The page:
For vocals I usually end up using 4 bands: 2 for the LP and HP band passing trick and the other two to remove boxiness/nasal and sibilance to an extent.

General rule of thumb is: if you need a ton of bands to restructure a sound to make it sit in a mix then you need to rethink the use of that sound in the first place. I find that if I need to seriously maul a sound to make it presentable it is better to ditch it and find a sound that sits better in the mix.
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Re: The amount of eq bands

Postby Tim Gillett » Fri Jan 03, 2020 12:04 pm

One of the things I notice about top feature film dialogue tracks is generally the voices sound natural and real all the way through, no matter what type of voice it is. It's like hearing those people standing in front of you without a microphone, just speaking.

By contrast that's not always the case with locally produced promos that can precede the main feature movie! The tonal balance can be all over the place. The same often for "bonus" interview material accompanying feature movies on DVD's Blu Ray etc.

I'm not sure we all instinctively know how natural voices sound. Some people are just more skilled or sensitive at listening for unnatural tonal balances and imbalances in voices, and having heard the imbalance, how to EQ that voice back to a more natural voice sound, if required. It may not even be complex EQ work. Maybe a relatively broadband bass and/or treble boost or cut to get it at least back into ballpark.
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Re: The amount of eq bands

Postby Kwackman » Fri Jan 03, 2020 12:23 pm

permanent_daylight wrote:Recorded with real spring and a real untreated hall

Real Spring? Guitar amp, or did you use an actual spring reverb in the hall?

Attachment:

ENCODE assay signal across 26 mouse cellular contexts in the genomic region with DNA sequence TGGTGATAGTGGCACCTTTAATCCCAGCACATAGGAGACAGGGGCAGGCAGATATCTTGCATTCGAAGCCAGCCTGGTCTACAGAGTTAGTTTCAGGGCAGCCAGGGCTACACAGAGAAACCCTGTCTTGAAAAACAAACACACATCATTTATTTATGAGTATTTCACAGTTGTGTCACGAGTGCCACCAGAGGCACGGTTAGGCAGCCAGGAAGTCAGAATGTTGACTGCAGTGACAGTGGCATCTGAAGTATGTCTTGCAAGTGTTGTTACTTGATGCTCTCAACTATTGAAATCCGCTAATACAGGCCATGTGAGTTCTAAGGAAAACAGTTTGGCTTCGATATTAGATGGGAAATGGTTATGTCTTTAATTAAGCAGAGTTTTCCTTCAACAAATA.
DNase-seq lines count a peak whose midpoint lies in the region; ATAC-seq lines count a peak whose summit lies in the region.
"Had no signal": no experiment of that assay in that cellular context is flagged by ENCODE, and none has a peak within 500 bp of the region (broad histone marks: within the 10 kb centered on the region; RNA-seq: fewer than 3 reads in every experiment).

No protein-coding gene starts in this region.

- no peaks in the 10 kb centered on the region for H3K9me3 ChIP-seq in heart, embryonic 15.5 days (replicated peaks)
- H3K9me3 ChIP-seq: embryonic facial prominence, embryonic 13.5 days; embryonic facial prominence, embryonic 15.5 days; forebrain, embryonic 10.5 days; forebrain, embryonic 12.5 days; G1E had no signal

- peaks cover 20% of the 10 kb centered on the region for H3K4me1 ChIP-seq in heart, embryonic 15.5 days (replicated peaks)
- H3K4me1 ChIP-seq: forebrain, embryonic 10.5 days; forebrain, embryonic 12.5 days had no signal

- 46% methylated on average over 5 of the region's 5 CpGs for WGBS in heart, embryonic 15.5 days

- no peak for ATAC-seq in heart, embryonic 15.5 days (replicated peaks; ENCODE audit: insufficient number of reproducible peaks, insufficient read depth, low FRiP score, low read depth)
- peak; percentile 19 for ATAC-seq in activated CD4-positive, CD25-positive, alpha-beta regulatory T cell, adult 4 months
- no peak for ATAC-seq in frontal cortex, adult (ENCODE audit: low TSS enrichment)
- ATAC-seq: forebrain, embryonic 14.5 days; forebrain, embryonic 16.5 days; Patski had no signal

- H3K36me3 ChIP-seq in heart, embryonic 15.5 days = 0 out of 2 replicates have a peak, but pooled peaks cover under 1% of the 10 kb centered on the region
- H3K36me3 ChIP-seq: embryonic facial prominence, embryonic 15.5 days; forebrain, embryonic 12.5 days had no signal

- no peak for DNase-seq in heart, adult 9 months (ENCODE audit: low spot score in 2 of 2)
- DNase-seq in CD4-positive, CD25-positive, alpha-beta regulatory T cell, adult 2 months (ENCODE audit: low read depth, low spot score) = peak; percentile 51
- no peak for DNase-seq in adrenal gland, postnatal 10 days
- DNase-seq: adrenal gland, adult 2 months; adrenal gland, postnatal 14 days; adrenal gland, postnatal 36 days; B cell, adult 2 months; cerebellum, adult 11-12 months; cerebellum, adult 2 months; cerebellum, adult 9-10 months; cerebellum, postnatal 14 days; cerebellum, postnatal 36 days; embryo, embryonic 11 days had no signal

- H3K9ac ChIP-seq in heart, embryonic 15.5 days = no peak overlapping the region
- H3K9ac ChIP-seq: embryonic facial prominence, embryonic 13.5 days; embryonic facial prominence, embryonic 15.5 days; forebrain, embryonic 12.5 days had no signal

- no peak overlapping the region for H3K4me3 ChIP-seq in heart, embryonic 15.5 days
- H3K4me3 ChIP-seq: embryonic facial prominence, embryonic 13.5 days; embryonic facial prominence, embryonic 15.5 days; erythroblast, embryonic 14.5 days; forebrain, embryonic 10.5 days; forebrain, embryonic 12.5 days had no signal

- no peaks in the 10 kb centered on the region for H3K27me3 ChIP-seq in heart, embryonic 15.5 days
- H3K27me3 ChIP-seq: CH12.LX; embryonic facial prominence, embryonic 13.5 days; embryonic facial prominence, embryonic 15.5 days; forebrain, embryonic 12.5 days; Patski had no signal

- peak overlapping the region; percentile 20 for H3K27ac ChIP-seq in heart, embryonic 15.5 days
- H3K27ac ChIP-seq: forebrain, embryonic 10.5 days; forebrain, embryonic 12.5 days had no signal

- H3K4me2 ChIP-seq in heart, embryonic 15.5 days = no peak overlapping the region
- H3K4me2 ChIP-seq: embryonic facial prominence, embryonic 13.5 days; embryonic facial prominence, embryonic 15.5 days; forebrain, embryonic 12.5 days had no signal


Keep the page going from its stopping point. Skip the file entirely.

What does the track consist of?
Is it a full band playing in an untreated hall?
Solo artist in a hall?
Several tracks (of what?) recorded in that hall at different times/same time?
When you say the hall was untreated , does that mean reverberant?
Was it a large hall?

That's nearly the same number of questions as bands of EQ you used! :D
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Re: The amount of eq bands

Postby jaminem » Mon Jan 06, 2020 12:43 pm

The Elf wrote:If a source needs more than 4 bands of EQ (excluding HPF/LPF) then the source needs re-thinking IMHO.

Totally agree with Elf - I would be asking myself what I am trying to achieve with my EQ and ignoring sentiments like - 'I'm trying to avoid shelves' or whatever. If a shelf is what's required to get the sound you want, use it!

If you are doing that much to get to a sound you want, you may be better off trying another sound altogether. If you are cutting to avoid masking other instruments, then you have too many sounds that sit in the same frequency range - consider removing some or changing some to take up different parts of the frequency spectrum.

If you have recorded something live that you HAVE to have in the song (because its the main component of the song, not just because you recorded it) then you shouldn't need to change it that much (because you like it) and therefore need the other elements to compliment it.

If the sound you recorded just won't work, consider using some sort of transient detective to convert the 'performance' to a midi file to play it back on a more appropriate sound source.

If none of this applies, and you like the sound you are getting with 12 EQ bands active and it sounds right, then don't worry - if it sounds right, it IS right.